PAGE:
At least, according to a couple of astrophysicists: Complex life may be possible in only 10% of all galaxies | Science/AAAS | News.
The universe may be a lonelier place than previously thought. Of the estimated 100 billion galaxies in the observable universe, only one in 10 can support complex life like that on Earth, a pair of astrophysicists argues. Everywhere else, stellar explosions known as gamma ray bursts would regularly wipe out any life forms more elaborate than microbes. The detonations also kept the universe lifeless for billions of years after the big bang, the researchers say.
…The sheer density of stars in the middle of the galaxy ensures that planets within about 6500 light-years of the galactic center have a greater than 95% chance of having suffered a lethal gamma ray blast in the last billion years, they find. Generally, they conclude, life is possible only in the outer regions of large galaxies. (Our own solar system is about 27,000 light-years from the center.)
Things are even bleaker in other galaxies, the researchers report. Compared with the Milky Way, most galaxies are small and low in metallicity. As a result, 90% of them should have too many long gamma ray bursts to sustain life, they argue. What’s more, for about 5 billion years after the big bang, all galaxies were like that, so long gamma ray bursts would have made life impossible anywhere.
This is sobering when considering how much life might be in the visible universe. It doesn’t really change the possibility of life on the exoplanets in our neighborhood of the galaxy. I still tend to think we’ll find evidence of life in the light spectrum reflected off one of those exoplanets within a few decades. And there’s this caveat in the article:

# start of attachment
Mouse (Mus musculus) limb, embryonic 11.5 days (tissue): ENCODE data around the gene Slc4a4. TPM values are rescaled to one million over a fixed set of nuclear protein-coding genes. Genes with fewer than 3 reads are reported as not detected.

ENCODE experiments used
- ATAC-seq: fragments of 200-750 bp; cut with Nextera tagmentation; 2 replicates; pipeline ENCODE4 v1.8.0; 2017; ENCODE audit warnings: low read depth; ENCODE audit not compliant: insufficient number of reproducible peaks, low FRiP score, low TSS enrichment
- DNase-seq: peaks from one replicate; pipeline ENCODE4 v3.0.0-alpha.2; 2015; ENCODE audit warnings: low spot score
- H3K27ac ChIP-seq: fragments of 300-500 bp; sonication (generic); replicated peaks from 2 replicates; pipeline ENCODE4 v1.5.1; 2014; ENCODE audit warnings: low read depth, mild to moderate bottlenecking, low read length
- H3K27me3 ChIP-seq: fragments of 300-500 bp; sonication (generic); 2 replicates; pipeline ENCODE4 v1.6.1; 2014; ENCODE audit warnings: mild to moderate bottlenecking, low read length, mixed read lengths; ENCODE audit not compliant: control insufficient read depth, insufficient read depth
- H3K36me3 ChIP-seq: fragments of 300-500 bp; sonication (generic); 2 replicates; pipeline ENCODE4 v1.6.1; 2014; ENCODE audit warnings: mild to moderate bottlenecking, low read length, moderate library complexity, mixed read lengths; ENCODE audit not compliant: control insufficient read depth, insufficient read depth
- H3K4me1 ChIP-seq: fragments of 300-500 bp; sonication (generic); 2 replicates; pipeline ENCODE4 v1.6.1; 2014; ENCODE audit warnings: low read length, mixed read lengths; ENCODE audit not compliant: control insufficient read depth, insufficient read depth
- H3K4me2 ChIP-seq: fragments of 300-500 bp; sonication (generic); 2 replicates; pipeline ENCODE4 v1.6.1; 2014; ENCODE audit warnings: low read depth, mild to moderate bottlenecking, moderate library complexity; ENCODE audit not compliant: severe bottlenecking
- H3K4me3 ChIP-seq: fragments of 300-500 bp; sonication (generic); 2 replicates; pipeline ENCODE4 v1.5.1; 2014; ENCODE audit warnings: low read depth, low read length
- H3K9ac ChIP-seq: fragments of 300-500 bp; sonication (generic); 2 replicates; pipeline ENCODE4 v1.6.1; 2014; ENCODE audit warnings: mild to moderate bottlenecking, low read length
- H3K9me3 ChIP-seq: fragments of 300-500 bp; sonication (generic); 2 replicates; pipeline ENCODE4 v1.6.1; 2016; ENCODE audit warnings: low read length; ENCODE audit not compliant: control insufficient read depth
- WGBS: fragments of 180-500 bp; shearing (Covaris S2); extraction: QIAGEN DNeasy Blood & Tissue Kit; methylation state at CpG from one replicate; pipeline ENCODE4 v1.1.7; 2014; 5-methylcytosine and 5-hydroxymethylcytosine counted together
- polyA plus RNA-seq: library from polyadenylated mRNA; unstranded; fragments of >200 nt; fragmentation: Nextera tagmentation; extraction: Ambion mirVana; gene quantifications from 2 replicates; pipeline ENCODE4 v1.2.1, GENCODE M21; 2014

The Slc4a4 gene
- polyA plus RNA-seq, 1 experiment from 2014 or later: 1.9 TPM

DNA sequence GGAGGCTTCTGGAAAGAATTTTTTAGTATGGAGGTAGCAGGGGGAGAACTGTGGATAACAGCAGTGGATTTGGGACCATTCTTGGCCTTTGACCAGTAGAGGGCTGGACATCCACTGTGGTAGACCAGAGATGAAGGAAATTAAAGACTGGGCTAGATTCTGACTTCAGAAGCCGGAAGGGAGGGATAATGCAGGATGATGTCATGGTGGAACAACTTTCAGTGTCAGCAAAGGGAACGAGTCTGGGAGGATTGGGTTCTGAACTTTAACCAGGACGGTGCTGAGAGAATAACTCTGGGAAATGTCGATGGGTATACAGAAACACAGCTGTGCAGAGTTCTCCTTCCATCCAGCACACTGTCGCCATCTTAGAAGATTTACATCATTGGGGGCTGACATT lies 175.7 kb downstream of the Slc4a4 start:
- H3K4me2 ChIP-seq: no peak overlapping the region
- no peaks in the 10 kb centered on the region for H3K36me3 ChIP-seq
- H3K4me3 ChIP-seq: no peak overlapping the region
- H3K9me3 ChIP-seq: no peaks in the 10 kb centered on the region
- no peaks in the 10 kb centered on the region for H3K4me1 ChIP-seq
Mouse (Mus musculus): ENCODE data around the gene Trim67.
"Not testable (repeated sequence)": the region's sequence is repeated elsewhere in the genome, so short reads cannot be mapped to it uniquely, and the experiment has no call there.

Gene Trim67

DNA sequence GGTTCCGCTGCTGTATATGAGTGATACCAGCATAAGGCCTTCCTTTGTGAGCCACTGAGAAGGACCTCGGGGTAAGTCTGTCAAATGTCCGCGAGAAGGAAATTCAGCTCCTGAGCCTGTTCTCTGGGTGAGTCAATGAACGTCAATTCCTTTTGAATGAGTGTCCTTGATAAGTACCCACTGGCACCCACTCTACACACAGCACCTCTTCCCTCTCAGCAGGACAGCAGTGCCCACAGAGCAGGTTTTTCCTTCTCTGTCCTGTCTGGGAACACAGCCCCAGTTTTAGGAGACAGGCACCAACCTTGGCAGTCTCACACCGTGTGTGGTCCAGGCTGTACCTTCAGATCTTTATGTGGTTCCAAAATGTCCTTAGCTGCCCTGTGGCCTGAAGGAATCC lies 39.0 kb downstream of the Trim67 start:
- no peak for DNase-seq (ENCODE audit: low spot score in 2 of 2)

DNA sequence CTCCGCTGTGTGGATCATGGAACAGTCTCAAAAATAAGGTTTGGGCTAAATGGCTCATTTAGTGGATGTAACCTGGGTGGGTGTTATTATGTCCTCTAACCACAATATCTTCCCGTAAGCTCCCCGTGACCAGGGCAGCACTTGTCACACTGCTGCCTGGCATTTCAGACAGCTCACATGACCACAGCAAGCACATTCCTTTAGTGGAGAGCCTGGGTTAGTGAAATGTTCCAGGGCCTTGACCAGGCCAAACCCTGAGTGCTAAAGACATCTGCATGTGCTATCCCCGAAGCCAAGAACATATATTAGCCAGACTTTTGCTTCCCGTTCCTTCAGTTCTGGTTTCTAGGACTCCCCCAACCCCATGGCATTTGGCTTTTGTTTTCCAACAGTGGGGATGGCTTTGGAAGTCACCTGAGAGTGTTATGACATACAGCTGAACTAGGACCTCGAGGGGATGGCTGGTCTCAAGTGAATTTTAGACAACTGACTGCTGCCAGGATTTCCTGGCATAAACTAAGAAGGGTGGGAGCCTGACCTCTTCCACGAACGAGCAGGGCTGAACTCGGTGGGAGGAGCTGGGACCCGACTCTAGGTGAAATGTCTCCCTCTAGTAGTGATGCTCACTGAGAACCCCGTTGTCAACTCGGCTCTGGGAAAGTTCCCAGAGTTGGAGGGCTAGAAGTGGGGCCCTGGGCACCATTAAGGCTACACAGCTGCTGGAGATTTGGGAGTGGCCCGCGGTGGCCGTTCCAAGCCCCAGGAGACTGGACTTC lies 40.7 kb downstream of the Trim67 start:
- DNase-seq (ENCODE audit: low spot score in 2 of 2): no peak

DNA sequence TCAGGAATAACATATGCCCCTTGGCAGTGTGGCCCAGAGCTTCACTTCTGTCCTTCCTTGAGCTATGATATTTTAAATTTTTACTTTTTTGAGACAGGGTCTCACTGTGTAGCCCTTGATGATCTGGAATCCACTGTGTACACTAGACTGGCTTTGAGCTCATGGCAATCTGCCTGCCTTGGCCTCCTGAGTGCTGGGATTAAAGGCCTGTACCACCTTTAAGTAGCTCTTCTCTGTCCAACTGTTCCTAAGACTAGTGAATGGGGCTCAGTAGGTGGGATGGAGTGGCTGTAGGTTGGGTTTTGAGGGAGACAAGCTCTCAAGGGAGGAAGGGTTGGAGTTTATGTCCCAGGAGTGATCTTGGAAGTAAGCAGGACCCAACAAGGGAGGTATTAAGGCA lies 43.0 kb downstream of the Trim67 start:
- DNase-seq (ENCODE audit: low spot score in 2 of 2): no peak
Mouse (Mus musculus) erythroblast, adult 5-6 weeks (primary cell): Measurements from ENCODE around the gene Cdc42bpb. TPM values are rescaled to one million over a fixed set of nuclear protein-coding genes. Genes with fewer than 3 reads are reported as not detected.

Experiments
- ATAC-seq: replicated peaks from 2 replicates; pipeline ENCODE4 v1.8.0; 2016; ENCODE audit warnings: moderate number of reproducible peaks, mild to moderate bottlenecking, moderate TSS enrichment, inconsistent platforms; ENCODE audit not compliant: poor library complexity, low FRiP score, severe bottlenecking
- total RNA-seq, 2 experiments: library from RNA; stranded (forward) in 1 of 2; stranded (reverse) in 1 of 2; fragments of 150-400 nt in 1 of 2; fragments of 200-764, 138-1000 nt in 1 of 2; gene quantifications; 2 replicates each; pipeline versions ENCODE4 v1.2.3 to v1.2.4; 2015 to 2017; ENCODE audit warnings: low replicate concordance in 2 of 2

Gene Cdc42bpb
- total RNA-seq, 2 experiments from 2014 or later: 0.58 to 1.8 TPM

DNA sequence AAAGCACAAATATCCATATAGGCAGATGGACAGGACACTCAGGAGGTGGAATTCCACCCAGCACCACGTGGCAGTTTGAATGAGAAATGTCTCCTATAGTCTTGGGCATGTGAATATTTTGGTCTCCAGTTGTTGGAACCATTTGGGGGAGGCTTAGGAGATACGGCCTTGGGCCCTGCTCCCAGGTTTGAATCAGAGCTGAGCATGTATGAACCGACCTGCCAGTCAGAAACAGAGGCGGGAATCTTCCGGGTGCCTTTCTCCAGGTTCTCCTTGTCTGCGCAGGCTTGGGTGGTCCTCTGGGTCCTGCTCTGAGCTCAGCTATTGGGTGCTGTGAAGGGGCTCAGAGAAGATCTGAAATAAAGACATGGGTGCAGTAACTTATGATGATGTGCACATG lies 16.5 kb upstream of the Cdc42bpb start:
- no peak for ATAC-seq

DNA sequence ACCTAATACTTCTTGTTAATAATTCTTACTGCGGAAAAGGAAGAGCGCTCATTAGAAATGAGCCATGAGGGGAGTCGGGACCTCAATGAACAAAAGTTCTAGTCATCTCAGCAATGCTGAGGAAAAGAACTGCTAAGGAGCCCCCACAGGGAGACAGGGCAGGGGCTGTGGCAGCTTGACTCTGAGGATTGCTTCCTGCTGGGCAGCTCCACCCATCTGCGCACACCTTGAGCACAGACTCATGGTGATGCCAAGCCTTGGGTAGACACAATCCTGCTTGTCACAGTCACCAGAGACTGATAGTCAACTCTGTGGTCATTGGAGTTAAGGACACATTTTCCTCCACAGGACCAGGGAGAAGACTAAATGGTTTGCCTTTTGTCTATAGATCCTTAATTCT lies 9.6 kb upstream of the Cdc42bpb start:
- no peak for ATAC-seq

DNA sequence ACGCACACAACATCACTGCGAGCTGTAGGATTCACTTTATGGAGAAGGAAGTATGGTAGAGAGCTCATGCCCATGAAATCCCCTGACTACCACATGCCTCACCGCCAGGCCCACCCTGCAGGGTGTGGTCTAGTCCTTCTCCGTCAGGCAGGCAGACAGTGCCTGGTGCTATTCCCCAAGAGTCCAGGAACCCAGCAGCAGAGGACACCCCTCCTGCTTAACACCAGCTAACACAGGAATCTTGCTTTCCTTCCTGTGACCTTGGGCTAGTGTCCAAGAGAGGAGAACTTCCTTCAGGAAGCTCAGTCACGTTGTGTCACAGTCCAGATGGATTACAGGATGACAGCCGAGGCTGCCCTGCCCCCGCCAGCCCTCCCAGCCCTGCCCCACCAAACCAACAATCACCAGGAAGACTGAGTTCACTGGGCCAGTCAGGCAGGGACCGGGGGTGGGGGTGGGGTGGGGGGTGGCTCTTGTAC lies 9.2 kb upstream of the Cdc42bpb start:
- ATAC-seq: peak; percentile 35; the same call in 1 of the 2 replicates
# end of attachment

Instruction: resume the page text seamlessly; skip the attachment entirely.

But are 90% of the galaxies barren? That may be going too far, Thomas says. The radiation exposures Piran and Jimenez talk about would do great damage, but they likely wouldn’t snuff out every microbe, he contends. “Completely wiping out life?” he says. “Maybe not.” But Piran says the real issue is the existence of life with the potential for intelligence. “It’s almost certain that bacteria and lower forms of life could survive such an event,” he acknowledges. “But [for more complex life] it would be like hitting a reset button. You’d have to start over from scratch.
Most of my regular readers will know that I already tend to think that microbial life is the most prevalent in the universe, that complex life is rare, and that, due to the Fermi Paradox, intelligent life is profoundly rare. Having biospheres periodically purged every few hundred million years throughout most of the universe probably just makes complex and intelligent life orders of magnitude rarer yet.
I usually say that our closest neighboring civilization may be in another galaxy. If these findings stand, it might be more likely that they’re hundreds of millions, if not billions, of light years away. Of course, it’s also possible that civilizations arise more often than I’m thinking, but that virtually all of them get wiped out from a gamma ray burst before they get a chance to spread.
Either way, the chances of us ever meeting any of them appear to be increasingly unlikely.
The article finishes with some possible advice for SETI:
The analysis could have practical implications for the search for life on other planets, Piran says. For decades, scientists with the SETI Institute in Mountain View, California, have used radio telescopes to search for signals from intelligent life on planets around distant stars. But SETI researchers are looking mostly toward the center of the Milky Way, where the stars are more abundant, Piran says. That’s precisely where gamma ray bursts may make intelligent life impossible, he says: “We are saying maybe you should look in the exact opposite direction.”